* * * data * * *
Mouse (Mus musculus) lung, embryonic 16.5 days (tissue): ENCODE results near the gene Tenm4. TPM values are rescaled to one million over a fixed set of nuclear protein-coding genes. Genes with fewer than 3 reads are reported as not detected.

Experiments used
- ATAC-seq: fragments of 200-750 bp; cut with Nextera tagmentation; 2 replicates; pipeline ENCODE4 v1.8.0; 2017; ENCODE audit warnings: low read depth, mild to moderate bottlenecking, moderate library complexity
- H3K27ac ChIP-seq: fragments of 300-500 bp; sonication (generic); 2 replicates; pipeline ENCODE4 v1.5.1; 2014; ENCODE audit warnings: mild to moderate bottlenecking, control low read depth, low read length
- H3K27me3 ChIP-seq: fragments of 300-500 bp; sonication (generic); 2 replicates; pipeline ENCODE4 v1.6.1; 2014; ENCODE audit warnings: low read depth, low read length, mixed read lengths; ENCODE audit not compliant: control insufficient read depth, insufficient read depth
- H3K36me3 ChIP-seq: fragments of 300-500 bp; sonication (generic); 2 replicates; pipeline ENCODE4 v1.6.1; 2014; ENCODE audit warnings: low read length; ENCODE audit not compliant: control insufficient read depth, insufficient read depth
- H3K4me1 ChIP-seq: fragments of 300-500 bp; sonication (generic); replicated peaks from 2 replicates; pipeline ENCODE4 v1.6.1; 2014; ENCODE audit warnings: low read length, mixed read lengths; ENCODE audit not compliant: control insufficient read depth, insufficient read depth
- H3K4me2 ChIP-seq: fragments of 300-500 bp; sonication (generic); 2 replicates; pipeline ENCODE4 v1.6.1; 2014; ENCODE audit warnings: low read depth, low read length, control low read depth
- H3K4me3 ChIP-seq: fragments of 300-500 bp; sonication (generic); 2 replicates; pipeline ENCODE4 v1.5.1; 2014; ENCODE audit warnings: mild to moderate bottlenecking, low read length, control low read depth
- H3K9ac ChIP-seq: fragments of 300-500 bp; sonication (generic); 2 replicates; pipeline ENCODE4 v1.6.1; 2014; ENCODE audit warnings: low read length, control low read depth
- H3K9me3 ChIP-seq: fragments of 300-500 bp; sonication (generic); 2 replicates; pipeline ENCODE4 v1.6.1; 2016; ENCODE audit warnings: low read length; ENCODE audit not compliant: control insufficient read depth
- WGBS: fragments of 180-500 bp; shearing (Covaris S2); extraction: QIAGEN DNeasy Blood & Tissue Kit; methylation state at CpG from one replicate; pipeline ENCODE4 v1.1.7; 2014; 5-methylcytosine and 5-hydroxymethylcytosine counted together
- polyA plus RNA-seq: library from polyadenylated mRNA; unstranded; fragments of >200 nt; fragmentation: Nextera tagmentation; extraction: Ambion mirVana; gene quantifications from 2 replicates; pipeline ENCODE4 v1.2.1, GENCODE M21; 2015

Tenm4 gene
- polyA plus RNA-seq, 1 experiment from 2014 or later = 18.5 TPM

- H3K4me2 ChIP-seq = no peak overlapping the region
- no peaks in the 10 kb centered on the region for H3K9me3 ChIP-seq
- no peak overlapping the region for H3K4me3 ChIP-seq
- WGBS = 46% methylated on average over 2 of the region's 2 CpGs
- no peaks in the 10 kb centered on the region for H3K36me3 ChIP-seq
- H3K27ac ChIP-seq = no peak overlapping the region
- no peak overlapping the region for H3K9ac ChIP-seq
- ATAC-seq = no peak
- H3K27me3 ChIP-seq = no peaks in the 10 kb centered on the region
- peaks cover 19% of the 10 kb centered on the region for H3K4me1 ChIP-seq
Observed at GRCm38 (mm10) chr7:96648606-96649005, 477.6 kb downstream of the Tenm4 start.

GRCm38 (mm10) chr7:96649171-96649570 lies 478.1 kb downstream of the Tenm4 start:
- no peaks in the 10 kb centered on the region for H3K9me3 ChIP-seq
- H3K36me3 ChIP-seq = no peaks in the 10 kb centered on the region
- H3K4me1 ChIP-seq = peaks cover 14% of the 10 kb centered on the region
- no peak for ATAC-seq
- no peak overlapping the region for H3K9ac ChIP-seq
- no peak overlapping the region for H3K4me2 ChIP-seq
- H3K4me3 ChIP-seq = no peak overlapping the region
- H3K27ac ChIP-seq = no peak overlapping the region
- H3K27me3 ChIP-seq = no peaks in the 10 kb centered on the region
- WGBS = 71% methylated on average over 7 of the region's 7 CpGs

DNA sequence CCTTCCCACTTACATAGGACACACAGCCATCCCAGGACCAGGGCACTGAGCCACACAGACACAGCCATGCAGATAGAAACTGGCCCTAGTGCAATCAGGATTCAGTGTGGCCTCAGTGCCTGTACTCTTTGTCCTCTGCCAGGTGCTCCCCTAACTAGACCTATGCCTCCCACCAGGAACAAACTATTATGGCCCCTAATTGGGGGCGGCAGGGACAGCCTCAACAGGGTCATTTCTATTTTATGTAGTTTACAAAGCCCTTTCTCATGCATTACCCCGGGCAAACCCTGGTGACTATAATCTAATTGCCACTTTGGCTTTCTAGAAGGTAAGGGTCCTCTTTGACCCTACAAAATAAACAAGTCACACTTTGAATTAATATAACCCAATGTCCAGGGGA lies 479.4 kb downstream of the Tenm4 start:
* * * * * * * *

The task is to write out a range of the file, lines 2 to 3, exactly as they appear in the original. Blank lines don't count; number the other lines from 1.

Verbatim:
Experiments used
- ATAC-seq: fragments of 200-750 bp; cut with Nextera tagmentation; 2 replicates; pipeline ENCODE4 v1.8.0; 2017; ENCODE audit warnings: low read depth, mild to moderate bottlenecking, moderate library complexity